A precarious anniversary

March 5, 2020

The Nuclear Non-Proliferation Treaty (NPT) is half a century old today. “The NPT Instruments of Ratification were submitted by two of the NPT Depositary States, the Soviet Union and the United States, at a special ceremony at The Reception House in Moscow,” the Izvestiya newspaper reported on its front page on March 5, 1970. Under the terms of NPT Article IX, the Treaty entered into force on the same day following the submission of the Instruments of Ratification by the three depositary states (the Soviet Union, the United States, and the United Kingdom) and 40 other State Parties. “Our goal is to keep the future generations safe from the calamity of war,” the Soviet prime minister Aleksey Kosygin announced at the ceremony.

After 50 years, the NPT is looking remarkably well for its age. It has survived the Cold War, the détentes, the Ice Ages, and other ups and downs in international relations without losing its integrity or crumbling into irrelevance. Only a handful of states still remain outside the Treaty.

That is undoubtedly a resounding success, and our planet is all the better for it. We are already plagued by such woes as global pandemics and climate change. Imagine for a second if we also had to contend with an uncontrolled spread of the most devastating weapons that ever existed, with more and more countries acquiring an instrument of total self-annihilation of the entire mankind. The few existing flashpoints, such as the Indo-Pakistani border and the Korean peninsula, are already giving us a nervous twitch. Just imagine how much worse it would get if we had dozens of such flashpoints! Would the world be more secure? According to Peace Research Institute Frankfurt (PRIF), a total of 27 national nuclear weapons programs had been initiated globally, and only three discontinued prior to the NPT’s entry into force. But since the treaty came into effect in 1970, only nine nuclear weapons programs have been initiated, and 23 discontinued.

Some well-deserved congratulations are therefore entirely in order – but once we’re done with congratulations, late us also take a minute for sober reflection. For all its success, the NPT’s health isn’t all it could be. The Treaty undergoes regular medical check-ups every five years at the NPT Review Conferences. The results of the latest checkup in 2015 were very worrying: the State Parties failed to reach a consensus, and after bitter recriminations, the delegations left the Conference without agreeing a Final Document.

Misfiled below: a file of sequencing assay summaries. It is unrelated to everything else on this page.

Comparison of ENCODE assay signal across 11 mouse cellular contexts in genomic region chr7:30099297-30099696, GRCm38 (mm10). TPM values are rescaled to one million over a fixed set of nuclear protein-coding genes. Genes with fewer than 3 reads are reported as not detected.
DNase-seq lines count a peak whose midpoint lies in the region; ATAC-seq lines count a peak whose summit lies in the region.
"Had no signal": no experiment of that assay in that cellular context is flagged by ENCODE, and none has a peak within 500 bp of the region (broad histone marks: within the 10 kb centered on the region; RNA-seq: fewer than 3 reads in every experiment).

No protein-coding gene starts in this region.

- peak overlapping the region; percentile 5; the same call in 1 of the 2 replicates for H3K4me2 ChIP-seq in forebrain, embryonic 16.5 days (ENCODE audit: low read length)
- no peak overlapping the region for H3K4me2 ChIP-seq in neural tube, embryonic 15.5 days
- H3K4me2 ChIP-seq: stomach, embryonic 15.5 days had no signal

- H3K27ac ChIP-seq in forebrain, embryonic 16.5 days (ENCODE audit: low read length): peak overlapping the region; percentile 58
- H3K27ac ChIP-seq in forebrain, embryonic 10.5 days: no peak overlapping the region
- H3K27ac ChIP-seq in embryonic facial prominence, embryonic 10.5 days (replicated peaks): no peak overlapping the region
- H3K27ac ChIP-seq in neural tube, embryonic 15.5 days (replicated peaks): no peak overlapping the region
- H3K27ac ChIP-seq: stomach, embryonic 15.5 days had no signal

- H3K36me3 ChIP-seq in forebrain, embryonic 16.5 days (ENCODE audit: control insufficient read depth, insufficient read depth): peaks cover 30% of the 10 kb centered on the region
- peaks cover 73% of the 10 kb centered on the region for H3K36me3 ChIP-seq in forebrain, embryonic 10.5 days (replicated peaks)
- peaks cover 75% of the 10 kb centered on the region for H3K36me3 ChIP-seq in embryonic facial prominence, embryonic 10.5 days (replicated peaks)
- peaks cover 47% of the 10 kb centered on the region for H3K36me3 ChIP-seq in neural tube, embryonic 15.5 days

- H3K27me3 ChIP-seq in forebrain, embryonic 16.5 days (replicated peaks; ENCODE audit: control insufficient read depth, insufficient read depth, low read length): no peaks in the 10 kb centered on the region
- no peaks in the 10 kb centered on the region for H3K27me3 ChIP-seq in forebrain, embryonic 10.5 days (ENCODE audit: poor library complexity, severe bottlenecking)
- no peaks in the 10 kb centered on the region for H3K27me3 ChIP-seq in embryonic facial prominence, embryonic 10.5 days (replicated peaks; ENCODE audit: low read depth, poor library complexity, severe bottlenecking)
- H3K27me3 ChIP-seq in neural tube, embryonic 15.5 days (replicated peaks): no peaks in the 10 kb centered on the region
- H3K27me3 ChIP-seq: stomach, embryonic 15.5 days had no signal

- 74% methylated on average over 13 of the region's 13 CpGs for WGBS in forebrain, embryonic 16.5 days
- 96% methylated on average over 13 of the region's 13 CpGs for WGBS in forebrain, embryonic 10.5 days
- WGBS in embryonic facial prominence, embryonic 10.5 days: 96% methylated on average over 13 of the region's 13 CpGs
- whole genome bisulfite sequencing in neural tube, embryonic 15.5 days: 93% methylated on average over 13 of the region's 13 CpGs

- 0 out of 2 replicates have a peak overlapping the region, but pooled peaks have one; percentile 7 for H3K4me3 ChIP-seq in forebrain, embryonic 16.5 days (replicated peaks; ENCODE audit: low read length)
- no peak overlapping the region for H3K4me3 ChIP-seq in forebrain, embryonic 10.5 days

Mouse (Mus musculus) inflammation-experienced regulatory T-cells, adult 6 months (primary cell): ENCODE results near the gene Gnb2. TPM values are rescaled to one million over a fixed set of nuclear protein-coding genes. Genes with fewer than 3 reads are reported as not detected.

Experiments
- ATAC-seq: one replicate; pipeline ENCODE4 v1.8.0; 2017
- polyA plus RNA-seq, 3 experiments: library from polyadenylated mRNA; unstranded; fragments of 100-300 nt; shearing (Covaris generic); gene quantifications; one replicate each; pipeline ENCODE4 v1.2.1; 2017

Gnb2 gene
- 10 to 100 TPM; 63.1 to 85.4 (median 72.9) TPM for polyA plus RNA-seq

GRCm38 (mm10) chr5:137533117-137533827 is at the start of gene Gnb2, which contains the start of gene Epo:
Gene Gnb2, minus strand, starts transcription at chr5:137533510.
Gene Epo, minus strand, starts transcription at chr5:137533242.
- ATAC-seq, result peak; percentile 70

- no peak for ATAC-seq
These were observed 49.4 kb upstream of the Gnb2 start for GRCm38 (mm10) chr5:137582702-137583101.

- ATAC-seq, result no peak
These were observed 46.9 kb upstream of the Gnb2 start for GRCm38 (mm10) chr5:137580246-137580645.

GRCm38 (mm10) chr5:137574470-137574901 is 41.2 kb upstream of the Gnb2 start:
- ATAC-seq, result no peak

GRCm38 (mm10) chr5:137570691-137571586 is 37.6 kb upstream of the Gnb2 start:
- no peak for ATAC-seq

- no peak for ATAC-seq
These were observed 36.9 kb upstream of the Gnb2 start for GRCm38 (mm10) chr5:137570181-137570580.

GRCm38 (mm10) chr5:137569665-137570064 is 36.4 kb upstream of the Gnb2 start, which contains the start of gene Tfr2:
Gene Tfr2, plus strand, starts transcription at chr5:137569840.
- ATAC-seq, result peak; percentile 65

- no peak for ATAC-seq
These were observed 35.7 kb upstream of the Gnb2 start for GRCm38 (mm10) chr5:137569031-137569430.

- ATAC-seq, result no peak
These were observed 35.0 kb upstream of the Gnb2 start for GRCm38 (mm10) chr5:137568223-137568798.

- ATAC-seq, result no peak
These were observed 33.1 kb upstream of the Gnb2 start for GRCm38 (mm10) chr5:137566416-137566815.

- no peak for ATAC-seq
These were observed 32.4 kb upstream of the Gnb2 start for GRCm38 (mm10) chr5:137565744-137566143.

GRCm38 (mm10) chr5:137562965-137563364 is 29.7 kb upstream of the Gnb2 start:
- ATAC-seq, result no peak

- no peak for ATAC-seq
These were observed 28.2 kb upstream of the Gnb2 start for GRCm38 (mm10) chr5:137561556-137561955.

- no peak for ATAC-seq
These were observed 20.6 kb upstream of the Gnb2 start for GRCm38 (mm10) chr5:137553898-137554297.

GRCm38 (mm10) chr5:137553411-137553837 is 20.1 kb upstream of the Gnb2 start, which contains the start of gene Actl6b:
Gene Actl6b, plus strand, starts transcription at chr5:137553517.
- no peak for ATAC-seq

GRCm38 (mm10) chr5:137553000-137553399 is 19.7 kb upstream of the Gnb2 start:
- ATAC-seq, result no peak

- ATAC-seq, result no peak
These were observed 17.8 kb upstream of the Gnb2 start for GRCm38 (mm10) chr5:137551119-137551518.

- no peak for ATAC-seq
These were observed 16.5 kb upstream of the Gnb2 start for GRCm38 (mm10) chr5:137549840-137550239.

The 50-year-old Treaty has two serious conditions, both of them chronic. First, the nuclear disarmament process has ground to a halt. Efforts to negotiate a treaty on “general and complete” (not just nuclear!) disarmament, clearly stipulated in Article VI of the NPT, are entirely off the agenda and seen as a utopian aspiration by most of the parties involved. Meanwhile, the United States is currently laying waste to the entire architecture of arms control, raising the prospect of nuclear havoc. Second, the NPT has failed to become a universal instrument as several nations that possess a nuclear arsenal are refusing to join. These nations are Israel, India, Pakistan, and the DPRK. The situation in the Middle East is especially perilous, with a grave risk of an uncontrolled escalation.

Another NPT health check-up is scheduled for late April, when the next Review Conference kicks off in New York. The event has not even started, but predictions of its utter failure are already rife – and some of the reasons cited for such forebodings are entirely real. At the height of the Cold War, Soviet foreign minister Andrei Gromyko described the US-Soviet dialogue on nuclear nonproliferation as “the only silk thread” connecting the two superpowers at the time. Despite the flareups such as the Soviet campaign in Afghanistan or the deployment of the US Pershing missiles in Europe, that thread remained strong, and substantive US-Soviet dialogue on nuclear matters never ceased. But now, this silken thread is being torn right before our eyes. The Americans have either gone a bit deaf to Russian reasoning, or become a bit too self-confident for their own good. The mantra in Washington these days is that “Russia is part of the nonproliferation problem, not part of the solution”, making a boomerang effect a distinct possibility.

Indeed, things are looking so gloomy that Tariq Rauf, one of the leading nonproliferation specialists, has even suggested that the Review Conference should be postponed until next year. He has chosen a plausible pretext, arguing that large gatherings should be avoided amid the ongoing coronavirus outbreak. But I think that a large gathering, with everyone contributing to the common cause and helping to draw up an effective prescription, cannot and should not be delayed: otherwise, the fragile health of the NPT can quickly deteriorate beyond repair.